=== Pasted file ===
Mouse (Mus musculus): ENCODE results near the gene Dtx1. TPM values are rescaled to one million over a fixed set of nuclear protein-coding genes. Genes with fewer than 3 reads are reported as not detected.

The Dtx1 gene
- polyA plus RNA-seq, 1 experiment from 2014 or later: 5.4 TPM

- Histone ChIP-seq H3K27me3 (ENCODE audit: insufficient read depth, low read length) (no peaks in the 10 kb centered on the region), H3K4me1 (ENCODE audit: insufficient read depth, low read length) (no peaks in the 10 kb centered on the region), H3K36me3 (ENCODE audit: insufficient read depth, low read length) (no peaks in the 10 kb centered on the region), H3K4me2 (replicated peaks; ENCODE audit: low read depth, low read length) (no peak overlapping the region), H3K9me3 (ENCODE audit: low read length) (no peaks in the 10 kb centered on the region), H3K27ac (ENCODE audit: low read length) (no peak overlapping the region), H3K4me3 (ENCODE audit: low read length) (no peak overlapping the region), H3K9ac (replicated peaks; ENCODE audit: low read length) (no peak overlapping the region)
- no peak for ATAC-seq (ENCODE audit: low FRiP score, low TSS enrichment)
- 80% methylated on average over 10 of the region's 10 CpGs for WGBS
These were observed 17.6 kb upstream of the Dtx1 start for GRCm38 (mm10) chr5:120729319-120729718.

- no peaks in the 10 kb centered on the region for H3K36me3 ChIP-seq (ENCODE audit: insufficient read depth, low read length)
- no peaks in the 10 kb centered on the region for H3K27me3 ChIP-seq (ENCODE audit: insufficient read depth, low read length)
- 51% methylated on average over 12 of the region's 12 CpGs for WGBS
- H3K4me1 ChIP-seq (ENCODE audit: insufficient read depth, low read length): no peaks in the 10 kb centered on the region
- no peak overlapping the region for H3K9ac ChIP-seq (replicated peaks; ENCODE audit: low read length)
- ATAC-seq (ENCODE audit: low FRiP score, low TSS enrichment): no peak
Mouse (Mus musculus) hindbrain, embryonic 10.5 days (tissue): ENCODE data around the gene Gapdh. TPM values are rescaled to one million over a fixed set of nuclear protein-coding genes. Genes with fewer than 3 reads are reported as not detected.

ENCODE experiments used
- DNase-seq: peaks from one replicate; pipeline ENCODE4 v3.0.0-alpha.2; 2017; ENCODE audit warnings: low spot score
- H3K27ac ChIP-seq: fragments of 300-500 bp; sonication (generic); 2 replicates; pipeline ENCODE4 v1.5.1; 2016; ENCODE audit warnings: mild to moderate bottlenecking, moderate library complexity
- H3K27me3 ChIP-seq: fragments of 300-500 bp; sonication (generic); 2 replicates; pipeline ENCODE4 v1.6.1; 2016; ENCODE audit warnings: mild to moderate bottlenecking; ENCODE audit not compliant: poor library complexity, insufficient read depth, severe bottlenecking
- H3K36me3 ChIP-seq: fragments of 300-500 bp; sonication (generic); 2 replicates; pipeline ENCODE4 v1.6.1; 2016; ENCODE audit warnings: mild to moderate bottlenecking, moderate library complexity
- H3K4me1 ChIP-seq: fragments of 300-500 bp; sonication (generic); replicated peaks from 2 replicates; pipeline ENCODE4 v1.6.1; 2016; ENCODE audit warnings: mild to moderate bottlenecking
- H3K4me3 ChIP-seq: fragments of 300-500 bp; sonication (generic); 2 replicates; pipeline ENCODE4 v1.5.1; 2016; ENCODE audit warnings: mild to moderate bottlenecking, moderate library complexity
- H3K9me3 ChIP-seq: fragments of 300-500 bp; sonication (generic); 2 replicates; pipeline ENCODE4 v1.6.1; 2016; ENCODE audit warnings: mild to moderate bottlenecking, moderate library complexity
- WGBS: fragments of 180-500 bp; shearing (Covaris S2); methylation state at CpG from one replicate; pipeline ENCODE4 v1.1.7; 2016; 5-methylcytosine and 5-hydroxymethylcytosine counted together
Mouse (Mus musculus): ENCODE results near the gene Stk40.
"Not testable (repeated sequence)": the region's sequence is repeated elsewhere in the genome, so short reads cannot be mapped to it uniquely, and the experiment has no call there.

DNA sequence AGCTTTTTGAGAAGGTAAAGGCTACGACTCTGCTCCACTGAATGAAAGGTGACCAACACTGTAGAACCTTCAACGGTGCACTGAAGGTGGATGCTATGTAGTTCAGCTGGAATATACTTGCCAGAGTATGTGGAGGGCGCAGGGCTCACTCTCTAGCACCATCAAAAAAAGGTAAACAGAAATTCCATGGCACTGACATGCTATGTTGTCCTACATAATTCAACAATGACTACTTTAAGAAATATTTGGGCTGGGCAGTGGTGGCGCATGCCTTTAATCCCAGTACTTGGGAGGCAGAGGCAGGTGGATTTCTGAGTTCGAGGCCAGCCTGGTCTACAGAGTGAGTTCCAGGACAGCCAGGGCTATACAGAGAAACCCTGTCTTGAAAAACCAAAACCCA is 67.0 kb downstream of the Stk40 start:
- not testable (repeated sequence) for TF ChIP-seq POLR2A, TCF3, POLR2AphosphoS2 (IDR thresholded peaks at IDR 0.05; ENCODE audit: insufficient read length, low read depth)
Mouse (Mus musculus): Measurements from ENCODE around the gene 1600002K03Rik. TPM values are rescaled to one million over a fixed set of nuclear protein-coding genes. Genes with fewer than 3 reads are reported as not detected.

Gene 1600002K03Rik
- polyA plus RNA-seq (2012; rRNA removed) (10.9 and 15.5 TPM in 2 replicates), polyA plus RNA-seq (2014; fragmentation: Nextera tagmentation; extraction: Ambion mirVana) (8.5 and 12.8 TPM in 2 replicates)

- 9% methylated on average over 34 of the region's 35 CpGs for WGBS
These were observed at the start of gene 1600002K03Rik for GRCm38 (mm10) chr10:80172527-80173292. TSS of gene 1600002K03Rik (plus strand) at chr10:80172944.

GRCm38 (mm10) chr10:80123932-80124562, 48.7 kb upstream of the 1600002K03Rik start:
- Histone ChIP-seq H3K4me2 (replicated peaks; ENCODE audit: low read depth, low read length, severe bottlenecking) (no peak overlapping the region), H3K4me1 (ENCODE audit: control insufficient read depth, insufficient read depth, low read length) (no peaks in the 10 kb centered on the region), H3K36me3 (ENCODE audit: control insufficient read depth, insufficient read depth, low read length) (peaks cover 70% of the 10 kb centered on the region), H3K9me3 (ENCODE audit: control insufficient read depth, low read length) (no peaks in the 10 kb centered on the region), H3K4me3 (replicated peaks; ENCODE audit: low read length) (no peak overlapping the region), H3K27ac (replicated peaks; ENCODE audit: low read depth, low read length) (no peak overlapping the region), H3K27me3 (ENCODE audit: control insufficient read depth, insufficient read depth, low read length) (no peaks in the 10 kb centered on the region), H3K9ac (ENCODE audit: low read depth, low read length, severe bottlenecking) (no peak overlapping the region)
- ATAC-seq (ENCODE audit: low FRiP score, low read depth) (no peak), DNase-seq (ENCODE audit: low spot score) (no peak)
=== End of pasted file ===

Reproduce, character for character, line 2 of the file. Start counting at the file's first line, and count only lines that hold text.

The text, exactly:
The Dtx1 gene